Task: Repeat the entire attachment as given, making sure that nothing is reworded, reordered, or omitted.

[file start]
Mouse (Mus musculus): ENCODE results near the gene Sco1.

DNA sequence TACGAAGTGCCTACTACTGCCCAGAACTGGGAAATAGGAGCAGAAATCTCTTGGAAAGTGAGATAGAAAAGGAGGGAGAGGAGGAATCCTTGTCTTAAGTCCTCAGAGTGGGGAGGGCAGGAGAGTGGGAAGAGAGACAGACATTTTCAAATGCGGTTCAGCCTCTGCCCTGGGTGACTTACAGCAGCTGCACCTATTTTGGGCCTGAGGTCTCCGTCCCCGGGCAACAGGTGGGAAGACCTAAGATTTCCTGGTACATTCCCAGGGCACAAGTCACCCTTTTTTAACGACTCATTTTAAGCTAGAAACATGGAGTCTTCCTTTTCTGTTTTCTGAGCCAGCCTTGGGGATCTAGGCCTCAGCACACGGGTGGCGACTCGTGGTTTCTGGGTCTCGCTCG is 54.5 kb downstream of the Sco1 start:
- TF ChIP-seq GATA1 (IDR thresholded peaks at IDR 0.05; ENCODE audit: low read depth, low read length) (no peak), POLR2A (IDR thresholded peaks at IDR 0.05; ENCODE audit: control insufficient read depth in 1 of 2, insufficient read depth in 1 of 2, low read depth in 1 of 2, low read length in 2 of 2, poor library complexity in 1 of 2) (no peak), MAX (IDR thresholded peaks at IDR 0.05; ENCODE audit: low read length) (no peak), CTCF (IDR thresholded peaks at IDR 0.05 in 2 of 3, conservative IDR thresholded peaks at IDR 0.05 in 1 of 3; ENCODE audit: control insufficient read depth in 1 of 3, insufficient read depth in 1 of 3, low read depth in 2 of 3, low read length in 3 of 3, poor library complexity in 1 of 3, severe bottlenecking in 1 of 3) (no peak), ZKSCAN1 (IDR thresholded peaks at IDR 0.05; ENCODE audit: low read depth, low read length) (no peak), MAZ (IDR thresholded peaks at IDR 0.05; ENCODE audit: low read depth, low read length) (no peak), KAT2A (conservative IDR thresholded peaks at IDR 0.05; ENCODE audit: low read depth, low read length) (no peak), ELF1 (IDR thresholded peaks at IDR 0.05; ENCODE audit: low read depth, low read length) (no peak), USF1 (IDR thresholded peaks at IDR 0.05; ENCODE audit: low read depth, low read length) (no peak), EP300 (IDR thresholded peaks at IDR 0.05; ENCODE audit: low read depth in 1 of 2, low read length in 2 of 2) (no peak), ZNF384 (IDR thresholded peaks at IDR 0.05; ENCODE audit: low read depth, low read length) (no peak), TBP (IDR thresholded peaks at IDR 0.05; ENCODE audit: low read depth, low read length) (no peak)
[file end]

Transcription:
Mouse (Mus musculus): ENCODE results near the gene Sco1.

DNA sequence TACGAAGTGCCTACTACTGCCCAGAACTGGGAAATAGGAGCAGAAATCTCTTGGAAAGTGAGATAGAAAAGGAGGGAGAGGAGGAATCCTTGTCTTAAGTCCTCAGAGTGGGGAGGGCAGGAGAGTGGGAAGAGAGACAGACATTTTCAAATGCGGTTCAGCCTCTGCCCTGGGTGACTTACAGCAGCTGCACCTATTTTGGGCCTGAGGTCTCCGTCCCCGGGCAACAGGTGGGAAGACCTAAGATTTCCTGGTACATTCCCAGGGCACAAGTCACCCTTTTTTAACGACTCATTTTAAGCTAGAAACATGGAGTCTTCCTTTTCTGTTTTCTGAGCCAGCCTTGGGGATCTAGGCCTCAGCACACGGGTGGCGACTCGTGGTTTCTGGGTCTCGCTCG is 54.5 kb downstream of the Sco1 start:
- TF ChIP-seq GATA1 (IDR thresholded peaks at IDR 0.05; ENCODE audit: low read depth, low read length) (no peak), POLR2A (IDR thresholded peaks at IDR 0.05; ENCODE audit: control insufficient read depth in 1 of 2, insufficient read depth in 1 of 2, low read depth in 1 of 2, low read length in 2 of 2, poor library complexity in 1 of 2) (no peak), MAX (IDR thresholded peaks at IDR 0.05; ENCODE audit: low read length) (no peak), CTCF (IDR thresholded peaks at IDR 0.05 in 2 of 3, conservative IDR thresholded peaks at IDR 0.05 in 1 of 3; ENCODE audit: control insufficient read depth in 1 of 3, insufficient read depth in 1 of 3, low read depth in 2 of 3, low read length in 3 of 3, poor library complexity in 1 of 3, severe bottlenecking in 1 of 3) (no peak), ZKSCAN1 (IDR thresholded peaks at IDR 0.05; ENCODE audit: low read depth, low read length) (no peak), MAZ (IDR thresholded peaks at IDR 0.05; ENCODE audit: low read depth, low read length) (no peak), KAT2A (conservative IDR thresholded peaks at IDR 0.05; ENCODE audit: low read depth, low read length) (no peak), ELF1 (IDR thresholded peaks at IDR 0.05; ENCODE audit: low read depth, low read length) (no peak), USF1 (IDR thresholded peaks at IDR 0.05; ENCODE audit: low read depth, low read length) (no peak), EP300 (IDR thresholded peaks at IDR 0.05; ENCODE audit: low read depth in 1 of 2, low read length in 2 of 2) (no peak), ZNF384 (IDR thresholded peaks at IDR 0.05; ENCODE audit: low read depth, low read length) (no peak), TBP (IDR thresholded peaks at IDR 0.05; ENCODE audit: low read depth, low read length) (no peak)